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    4. I have to say, as much as I agree with some of the outcomes of small homes - particularly environmental outcomes, but also the social benefits of a well functioning city - I would much prefer a larger home.

      I want to have space for people to visit and stay, space to host bigger parties and events, separate rooms for different purposes and a large central open plan area with different spaces within it for different purposes. It's nice to have different furniture for studying, for reading, for watching tv, for playing games and for relaxed socialising, rather than using one couch and one table for everything. I also like the way empty space feels - clean simple lines, with no clutter and mess. It's possible to have that feeling in a small home, but it's much easier in a large home.

      So yes, I can see why frugality, thrift and self-control are virtues, but I recognise that they certainly aren't me. I will never be happy in a small home.

      But there are other ways to be environmentally friendly. We can use renewable energy to heat and cool oversize homes, purchase low emission cars and recycle the large amounts of waste we produce.

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  3. Hmm.. Should this be average new HOME size (including apartments) because I don't think the average new HOUSE is only 76 square meters in UK? That is pretty small for a house :)

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    1. You are correct, and the stats shown are for new HOME size, including multi-unit. Still, it is a small number compared to other parts of Europe and the world.

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  4. My hubby and I (along with our kitty) live in a 1300 SF house. I wasn't well-aware of the tiny-house movement (I've seen some really neat ones lately) when we bought this place. While I love my house, I definitely wouldn't mind going smaller! We drove by a housing construction site the other day and I was lamenting the fact of even more McMansions being built. There are so many smaller nice houses not in use that are in foreclosure or for sale. Why keep building more???

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    1. You bring up some excellent points regarding the housing industry. Not much of it makes sense to me - seems like a lot of waste and misery so a few can profit.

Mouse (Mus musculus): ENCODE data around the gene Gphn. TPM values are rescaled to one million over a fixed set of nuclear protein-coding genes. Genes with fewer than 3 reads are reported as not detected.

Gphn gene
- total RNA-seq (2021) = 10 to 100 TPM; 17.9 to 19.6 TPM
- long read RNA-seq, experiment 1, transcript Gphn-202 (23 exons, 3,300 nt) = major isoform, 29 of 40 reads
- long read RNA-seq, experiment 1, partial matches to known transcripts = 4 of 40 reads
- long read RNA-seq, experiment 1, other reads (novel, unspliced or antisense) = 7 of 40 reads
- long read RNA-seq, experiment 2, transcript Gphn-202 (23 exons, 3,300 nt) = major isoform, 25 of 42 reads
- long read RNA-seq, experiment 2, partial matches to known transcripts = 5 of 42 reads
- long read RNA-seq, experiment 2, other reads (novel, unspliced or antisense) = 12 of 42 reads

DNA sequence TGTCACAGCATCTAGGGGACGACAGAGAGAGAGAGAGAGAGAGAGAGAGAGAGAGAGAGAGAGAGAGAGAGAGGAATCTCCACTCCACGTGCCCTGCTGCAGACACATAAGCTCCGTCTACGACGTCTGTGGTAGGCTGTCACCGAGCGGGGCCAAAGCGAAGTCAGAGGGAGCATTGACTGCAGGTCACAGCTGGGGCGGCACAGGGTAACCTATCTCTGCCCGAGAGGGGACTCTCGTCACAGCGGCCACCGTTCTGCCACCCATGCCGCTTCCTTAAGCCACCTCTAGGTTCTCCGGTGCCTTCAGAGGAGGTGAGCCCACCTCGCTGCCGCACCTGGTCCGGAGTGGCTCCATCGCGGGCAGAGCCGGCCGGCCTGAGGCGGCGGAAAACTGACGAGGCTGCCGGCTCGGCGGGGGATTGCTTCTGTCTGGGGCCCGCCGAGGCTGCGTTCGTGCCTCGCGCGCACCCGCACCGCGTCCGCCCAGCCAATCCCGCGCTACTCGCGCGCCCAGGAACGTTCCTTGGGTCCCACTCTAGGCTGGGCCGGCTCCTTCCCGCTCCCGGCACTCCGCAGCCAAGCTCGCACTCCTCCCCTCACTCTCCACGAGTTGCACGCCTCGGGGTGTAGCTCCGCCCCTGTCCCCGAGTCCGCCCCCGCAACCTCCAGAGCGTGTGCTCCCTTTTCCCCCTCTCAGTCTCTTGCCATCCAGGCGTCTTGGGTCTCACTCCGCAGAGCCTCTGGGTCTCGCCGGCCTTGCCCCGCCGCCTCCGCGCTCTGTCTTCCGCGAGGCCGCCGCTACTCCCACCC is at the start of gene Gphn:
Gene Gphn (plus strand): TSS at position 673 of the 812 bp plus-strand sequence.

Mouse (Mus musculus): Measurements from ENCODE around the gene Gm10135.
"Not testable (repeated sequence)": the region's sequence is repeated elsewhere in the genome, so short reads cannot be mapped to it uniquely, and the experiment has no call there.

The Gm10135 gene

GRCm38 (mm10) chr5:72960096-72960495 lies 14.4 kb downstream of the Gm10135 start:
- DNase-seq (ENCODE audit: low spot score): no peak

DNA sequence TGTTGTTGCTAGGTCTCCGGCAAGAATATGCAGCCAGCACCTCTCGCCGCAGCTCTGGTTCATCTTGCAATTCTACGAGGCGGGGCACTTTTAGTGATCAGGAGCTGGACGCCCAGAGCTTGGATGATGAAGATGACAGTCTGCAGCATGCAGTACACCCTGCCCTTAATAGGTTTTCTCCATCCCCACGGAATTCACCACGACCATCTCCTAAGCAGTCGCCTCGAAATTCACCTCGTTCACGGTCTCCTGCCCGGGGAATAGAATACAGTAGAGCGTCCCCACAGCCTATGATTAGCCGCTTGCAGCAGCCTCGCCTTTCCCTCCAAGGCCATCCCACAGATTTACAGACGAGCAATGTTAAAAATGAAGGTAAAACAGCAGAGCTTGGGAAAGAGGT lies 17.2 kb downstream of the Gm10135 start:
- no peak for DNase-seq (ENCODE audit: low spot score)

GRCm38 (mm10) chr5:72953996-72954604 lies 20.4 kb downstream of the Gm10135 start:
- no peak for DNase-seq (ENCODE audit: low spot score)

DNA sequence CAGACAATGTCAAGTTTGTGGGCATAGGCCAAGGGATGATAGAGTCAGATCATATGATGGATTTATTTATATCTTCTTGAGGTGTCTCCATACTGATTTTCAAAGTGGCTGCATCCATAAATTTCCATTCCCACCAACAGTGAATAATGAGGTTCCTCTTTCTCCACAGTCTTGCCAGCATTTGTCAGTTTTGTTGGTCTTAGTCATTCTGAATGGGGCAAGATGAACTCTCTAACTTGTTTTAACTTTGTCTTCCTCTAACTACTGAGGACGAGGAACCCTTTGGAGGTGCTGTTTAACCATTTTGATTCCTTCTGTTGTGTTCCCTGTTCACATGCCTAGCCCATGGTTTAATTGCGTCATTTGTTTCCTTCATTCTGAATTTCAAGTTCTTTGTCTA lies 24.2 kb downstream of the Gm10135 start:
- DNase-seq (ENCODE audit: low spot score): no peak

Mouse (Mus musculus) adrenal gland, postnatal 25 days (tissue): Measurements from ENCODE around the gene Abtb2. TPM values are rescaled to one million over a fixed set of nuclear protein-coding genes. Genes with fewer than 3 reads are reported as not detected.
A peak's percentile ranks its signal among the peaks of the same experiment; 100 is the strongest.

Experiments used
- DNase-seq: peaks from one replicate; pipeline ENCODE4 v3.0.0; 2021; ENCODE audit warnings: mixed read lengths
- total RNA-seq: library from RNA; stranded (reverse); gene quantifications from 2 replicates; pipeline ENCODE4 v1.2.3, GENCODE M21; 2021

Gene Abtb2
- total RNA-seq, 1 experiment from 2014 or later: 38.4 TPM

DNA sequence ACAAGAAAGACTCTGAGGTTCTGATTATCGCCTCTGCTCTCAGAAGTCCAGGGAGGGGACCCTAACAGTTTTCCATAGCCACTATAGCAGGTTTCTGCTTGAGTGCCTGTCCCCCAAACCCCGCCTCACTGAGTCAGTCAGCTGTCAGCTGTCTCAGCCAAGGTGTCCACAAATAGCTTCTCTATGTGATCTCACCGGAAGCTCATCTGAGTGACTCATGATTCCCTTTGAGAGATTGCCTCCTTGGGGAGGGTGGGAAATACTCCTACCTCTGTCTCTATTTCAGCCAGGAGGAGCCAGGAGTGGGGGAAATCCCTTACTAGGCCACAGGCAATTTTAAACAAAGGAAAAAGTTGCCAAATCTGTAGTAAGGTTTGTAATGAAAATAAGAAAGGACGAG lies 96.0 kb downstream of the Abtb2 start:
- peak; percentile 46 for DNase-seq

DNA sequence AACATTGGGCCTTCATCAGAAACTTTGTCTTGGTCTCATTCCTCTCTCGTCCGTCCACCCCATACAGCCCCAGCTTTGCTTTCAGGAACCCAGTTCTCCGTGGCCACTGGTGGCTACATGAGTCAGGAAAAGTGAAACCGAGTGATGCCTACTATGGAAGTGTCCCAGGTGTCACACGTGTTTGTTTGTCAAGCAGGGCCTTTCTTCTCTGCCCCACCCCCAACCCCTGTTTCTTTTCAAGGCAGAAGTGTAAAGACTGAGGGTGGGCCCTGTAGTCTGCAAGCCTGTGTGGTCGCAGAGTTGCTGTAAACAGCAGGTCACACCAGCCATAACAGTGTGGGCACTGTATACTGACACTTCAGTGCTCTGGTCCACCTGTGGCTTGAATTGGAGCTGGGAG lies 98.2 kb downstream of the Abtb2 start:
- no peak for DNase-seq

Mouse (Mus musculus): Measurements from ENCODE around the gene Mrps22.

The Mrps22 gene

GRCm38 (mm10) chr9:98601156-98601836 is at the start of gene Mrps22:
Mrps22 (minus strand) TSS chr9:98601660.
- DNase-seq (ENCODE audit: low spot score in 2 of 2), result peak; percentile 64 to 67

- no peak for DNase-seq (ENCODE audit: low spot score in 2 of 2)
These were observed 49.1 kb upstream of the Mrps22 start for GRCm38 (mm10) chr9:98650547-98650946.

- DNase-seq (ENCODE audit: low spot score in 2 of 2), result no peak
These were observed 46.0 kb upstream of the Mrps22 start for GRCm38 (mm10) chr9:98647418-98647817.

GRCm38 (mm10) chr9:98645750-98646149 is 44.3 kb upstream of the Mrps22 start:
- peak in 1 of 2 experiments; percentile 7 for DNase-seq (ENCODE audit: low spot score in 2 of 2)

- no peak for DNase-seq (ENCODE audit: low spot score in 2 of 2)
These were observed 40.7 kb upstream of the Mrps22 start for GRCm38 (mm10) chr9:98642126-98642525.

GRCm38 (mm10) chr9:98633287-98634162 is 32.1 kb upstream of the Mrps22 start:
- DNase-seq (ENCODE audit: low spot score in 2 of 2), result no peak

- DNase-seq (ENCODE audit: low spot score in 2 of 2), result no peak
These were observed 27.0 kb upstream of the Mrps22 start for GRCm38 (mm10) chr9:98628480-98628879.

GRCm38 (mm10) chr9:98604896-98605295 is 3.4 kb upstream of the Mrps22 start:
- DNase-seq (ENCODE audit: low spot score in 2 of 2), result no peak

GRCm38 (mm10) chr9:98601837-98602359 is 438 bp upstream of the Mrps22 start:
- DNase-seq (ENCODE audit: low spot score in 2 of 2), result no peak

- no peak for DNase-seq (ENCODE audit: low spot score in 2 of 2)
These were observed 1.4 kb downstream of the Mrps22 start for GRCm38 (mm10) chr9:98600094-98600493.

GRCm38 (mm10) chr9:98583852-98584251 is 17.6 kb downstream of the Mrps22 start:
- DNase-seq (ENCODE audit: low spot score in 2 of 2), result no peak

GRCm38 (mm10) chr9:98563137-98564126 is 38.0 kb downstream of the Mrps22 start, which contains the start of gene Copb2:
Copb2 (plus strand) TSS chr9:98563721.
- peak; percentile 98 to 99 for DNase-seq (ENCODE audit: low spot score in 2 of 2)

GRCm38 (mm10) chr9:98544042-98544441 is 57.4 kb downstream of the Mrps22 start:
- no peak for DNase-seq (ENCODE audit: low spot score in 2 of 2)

Some would say that with the two of you, and a cat, in a 1300 sq ft house, you are part of the tiny-house movement!

      It is great that you are open to going smaller. That is not an option that many are willing to consider, but to me it makes a lot of sense.

      Smaller homes costs less to purchase and maintain. They use less energy, and are more sustainable.

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  5. I love this post! I have been reading your blog for a few months now & slowly converting my new husband to this life style. When we got married in August of last year, I (with my 10 yr old son) was in the process of selling my 2700 sq ft home. My husband had just sold his 2000 sq ft house. When we moved we downsized to a 980 sq ft home! We 3 humans and 2 dogs and 1 anceint cat fit comfortably! We have been able to cut our pre-wedding debt by two thirds! Out current home is paid in full & we are now saving to build our next little house on some land just outside of town where we can live off grid! My life long dream is slowly becoming a reality....and I finally have a partner who supports it! Thanks for your insight, you have helped convert my guys into free thinkers!

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    1. Congratulations. Wow - talk about downsizing!

      Going from 4700 combined square feet to 980 sq ft is impressive. The reduction in your ecological footprint is significant. These are exactly the kind of rational changes that NBA is all about.

      Reducing debt is increasing freedom, and I commend you for cutting your debt so drastically.

      It makes all the difference to have a supportive partner. Thankfully, Linda and I have been on the same page regarding lifestyle since we met. It makes the adventure so much more enjoyable... and possible.

      Thank you so much for sharing your story with us. Comments like yours embolden others to follow their own path to a more simple life.

      We are happy to have you with us, and a big shout out to your free-thinking dudes.

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  6. I'm starting to understand why my mom has hoarded half of her 3500 sq. foot house. That way she only has to clean 1750 square feet!